Eosinophilic esophagitis (EE or EoE) is a relatively newly recognized disease that has been increasingly diagnosed in both adults and children since 2000. It is characterized by a large number of white blood cells called eosinophils that cause inflammation in the esophagus (the tube that connects the mouth and stomach).
This inflammation prevents the esophagus from functioning normally and leads to symptoms. EE commonly occurs in people with other allergic diseases such as allergic rhinitis (hay fever), asthma and/or eczema.
Reflux that does not respond to usual therapy: Dysphagia (difficulty swallowing)Food impactions (food gets stuck in esophagus)Nausea and vomitingFailure to thrive (poor growth, malnutrition or weight loss)Abdominal or chest painFeeding refusal/intolerance or poor appetiteDifficulty sleeping
The only way to definitively diagnose EE is through endoscopy with biopsies, usually done by a gastroenterologist. The endoscopy is often performed after treatment with reflux medications have failed to relieve symptoms. During the endoscopy, the gastroenterologist looks at the esophagus, stomach and duodenum (the first part of the small bowel) through an endoscope (small tube inserted through the mouth) and takes multiple biopsies (small tissue samples) which a pathologist reviews under the microscope. A high number of eosinophils (>15 per high power field under the microscope) suggests a diagnosis of EE.
Once EE is confirmed, allergy testing is recommended as many patients with EE have underlying food and possibly environmental allergies that are contributing to the abnormal inflammation seen in the esophagus. The most common type of allergy testing is skin prick testing, but patch testing to certain foods can be useful as well. In patch testing, a small amount of the foods is placed on the skin (usually the back) and covered with tape for 48-72 hours. At that point, the site is assessed for evidence of redness and inflammation indicating food allergy.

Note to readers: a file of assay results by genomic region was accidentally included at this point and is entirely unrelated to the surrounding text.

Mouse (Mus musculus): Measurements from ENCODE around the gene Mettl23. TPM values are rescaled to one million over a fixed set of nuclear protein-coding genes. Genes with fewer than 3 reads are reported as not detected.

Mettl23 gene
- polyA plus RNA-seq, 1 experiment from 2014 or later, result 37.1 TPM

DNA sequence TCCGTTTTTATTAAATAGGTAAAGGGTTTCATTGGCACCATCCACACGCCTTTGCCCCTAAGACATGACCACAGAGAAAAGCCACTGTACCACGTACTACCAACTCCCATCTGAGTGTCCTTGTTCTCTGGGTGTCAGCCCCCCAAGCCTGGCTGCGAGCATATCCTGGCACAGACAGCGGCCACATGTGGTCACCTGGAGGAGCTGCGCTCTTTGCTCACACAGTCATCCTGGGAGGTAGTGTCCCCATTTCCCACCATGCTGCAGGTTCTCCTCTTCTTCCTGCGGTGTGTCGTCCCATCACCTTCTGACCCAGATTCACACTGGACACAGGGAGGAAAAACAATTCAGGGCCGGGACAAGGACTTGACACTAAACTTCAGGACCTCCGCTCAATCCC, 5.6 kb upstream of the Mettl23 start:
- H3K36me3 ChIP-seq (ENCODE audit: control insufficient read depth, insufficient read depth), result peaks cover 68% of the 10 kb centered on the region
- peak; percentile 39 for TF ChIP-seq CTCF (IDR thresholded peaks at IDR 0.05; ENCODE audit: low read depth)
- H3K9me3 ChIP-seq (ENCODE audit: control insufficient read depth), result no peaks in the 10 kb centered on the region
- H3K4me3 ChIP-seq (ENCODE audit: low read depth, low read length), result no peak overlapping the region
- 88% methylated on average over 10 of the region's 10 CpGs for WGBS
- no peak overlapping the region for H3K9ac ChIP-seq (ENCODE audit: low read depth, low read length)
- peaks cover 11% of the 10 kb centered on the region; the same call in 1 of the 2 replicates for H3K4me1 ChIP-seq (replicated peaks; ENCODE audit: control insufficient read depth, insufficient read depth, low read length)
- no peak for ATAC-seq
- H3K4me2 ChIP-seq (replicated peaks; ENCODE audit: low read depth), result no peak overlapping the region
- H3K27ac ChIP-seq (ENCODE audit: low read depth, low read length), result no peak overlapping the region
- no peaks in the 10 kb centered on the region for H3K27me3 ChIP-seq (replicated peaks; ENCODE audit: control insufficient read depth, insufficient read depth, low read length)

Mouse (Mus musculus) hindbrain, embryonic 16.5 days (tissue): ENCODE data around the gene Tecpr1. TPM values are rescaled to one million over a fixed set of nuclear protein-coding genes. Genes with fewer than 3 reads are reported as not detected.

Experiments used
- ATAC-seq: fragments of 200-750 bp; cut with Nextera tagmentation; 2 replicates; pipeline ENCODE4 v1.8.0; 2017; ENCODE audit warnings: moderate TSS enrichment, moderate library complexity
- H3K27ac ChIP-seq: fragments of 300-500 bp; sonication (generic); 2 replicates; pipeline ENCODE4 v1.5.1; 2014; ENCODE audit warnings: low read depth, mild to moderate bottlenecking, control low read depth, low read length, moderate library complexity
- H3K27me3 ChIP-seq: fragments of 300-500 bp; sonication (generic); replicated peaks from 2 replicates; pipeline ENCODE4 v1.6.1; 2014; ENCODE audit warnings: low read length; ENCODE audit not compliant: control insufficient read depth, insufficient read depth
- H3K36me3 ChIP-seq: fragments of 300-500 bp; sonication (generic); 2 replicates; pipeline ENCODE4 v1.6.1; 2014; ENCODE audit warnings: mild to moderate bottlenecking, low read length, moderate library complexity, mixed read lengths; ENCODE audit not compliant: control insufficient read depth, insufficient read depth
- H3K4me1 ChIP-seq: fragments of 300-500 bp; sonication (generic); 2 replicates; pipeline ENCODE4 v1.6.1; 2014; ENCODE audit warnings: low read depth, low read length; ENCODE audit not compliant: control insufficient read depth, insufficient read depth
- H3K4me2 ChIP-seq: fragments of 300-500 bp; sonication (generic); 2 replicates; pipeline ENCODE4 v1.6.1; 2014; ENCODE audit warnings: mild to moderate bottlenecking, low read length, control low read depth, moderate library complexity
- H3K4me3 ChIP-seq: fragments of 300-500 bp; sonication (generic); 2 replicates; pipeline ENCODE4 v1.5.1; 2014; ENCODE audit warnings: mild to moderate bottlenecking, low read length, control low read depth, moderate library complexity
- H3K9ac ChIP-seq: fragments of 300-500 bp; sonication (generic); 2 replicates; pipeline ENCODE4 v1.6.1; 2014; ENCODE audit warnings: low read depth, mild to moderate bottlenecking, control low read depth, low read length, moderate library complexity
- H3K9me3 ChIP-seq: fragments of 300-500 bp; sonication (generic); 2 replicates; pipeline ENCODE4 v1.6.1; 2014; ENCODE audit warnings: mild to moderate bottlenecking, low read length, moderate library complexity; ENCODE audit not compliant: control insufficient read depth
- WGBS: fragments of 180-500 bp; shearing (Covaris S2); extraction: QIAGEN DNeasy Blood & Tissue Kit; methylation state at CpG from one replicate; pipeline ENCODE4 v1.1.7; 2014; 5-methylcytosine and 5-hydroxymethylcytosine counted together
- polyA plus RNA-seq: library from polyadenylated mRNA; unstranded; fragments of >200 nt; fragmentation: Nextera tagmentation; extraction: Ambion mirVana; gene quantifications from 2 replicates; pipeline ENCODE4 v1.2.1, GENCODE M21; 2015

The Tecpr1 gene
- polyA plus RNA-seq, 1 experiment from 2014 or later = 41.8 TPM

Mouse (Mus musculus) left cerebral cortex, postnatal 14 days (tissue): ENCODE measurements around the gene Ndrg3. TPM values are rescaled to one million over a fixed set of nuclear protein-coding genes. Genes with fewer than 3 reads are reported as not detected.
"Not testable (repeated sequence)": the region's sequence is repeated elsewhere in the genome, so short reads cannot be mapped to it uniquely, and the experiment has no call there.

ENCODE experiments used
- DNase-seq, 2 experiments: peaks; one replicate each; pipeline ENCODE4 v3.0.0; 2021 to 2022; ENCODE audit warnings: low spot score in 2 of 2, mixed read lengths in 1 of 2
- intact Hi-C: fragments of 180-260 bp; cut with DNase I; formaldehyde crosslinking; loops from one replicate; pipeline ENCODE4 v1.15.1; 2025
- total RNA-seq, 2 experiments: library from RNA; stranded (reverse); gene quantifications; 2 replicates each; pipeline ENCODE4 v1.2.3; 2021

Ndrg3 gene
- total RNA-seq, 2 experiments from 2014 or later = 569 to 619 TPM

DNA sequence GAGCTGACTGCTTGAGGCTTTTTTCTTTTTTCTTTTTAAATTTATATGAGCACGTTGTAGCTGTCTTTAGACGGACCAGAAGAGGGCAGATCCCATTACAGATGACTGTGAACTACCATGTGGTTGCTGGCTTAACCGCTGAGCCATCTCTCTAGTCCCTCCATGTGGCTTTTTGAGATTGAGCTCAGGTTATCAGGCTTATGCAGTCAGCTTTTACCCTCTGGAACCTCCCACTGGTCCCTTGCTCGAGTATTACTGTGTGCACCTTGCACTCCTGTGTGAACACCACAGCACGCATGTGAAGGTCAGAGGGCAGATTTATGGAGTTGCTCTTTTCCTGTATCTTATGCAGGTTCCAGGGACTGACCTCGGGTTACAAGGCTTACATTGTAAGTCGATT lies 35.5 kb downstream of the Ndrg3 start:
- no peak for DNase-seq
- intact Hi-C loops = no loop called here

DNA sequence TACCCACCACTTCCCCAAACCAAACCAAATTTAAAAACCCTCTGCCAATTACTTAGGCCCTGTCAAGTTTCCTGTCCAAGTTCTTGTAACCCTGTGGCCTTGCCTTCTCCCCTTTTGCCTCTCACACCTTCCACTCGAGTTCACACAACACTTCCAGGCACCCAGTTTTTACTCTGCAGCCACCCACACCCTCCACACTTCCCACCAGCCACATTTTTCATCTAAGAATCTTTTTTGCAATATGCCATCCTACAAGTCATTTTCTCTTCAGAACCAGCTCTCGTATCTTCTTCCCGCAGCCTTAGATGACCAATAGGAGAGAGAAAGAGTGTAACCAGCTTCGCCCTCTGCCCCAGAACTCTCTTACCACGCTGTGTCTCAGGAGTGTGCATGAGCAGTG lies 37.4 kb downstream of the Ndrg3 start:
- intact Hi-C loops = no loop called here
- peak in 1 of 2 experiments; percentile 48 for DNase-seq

At present the two main treatments recommended are dietary management and topical corticosteroids.
Elimination Diets – All “positive” foods on allergy testing are removed from the diet. Often this is the only treatment needed.
Six-food Elimination Diet – Patients eliminate the top 6 most allergenic foods (dairy, eggs, wheat, soy, peanuts/other nuts, fish/shellfish).
Elemental Diets – All sources of protein are eliminated from the diet except for an amino acid (building blocks of protein) formula. These diets are mostly used in young children with EE.
Food Trials – This involves adding back one ingredient at a time to one’s diet to determine specific foods causing a reaction. They begin after symptoms resolve and eosinophils have cleared.
Medications – Medications most commonly include steroids to control inflammation and suppress eosinophils. They can be taken orally (a form of prednisone) or topically (swallowed asthma inhaled steroid such as fluticasone or budesonide).
How We Can Help
The diagnosis and treatment of eosinophilic esophagitis requires a multidisciplinary team approach involving gastroenterologists, allergists, nutritionists. As part of the nation’s largest allergy practice, Allergy Partners’ physicians provide the expertise needed to accurately diagnose underlying allergic triggers to EE. With this information, a personalized and comprehensive treatment plan aimed at alleviating symptoms of EE can be formulated.